the particular accused, given independently, and without an opportunity of
previous consent , might be entitled to great weight (their Lordships) would
nevertheless observe that courts should be slow to depart from the rule of
prudence, based on long experience, which requires som e independent evidence
implicating the particular accused. The danger of acting on accomplice evidence
is not merely that the accomplice is on his own admission a man of bad
character who took part in the offence and afterwards to save himself betrayed
his former associates, and who has placed himself in a position in which he can
hardly fail to have a strong bias in favour of the prosecution; the real (1)
(1949) L.R. 76 I.A. 147.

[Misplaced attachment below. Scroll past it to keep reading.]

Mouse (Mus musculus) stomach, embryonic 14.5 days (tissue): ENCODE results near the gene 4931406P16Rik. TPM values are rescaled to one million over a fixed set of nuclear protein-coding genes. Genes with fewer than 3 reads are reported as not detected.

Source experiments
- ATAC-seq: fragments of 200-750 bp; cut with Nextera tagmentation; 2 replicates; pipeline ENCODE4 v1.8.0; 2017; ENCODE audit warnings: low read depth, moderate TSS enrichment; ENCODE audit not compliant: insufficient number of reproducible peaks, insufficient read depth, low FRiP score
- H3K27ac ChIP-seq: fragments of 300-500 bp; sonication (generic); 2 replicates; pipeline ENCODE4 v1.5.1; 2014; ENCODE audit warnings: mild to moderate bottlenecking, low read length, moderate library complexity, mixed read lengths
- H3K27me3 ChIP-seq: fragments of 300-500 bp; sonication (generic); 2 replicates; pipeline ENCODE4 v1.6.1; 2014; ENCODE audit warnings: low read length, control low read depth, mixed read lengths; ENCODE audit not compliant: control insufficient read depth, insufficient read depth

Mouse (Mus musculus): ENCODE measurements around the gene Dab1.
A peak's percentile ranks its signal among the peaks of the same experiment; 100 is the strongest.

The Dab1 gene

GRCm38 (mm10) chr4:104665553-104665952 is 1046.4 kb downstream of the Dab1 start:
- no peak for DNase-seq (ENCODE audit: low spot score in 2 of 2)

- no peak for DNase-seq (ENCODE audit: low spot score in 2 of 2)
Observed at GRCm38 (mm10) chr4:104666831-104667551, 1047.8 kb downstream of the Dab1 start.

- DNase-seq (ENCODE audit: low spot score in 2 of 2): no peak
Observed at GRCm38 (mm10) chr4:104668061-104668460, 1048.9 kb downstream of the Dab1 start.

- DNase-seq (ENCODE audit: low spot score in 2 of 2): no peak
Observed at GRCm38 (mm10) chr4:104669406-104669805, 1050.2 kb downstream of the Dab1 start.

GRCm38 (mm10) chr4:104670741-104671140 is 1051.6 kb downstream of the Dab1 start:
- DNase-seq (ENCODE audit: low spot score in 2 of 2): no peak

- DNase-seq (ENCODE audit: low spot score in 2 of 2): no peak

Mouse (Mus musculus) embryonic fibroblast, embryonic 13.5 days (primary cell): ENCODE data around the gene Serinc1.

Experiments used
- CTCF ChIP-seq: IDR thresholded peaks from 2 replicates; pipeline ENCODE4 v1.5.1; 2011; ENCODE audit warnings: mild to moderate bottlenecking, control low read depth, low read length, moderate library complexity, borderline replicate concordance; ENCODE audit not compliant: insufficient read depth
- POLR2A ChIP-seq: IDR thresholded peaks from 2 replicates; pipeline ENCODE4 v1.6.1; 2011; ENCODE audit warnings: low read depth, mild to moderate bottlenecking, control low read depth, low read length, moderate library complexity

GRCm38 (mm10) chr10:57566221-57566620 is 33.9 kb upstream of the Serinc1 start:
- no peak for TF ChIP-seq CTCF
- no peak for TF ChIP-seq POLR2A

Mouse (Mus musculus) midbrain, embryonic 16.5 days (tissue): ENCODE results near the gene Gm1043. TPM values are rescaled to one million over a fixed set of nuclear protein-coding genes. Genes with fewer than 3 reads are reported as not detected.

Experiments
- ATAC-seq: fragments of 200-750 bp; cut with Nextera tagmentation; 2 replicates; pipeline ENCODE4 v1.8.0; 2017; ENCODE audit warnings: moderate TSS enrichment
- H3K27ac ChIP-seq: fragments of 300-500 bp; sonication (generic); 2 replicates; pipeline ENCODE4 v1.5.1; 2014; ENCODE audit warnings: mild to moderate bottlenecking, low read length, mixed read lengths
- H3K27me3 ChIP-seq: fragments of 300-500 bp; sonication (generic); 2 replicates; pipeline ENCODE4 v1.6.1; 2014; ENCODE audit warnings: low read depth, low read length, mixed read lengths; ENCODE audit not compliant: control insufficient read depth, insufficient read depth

530 danger is that be is telling a story
which in its general outline is true, and it is easy for him to work into the
story matter which is untrue. He may implicate ten people in an offence, and
the story may be true in all its details as to eight of them, but untrue as to
the other two, whose names have been introduced because they are enemies of the
approver." It would appear from the record of these appeals that the
confessions of the approver and Manjappa Gowda were recorded on the same day,
i.e., March 27, 1958 by Mr. V. Revanna, Magistrate, First Class, Chikamagalur,
while that of Manjappa Naika was recorded by another Magistrate on March 29,
1958. Mr. V. Revanna was examined as P. W. 41 in this case and he has stated in
evidence that he received a requisition from the Deputy Superintendent of
Police, Mr. Ramaswamy on March 22, 1958 for recording the confessional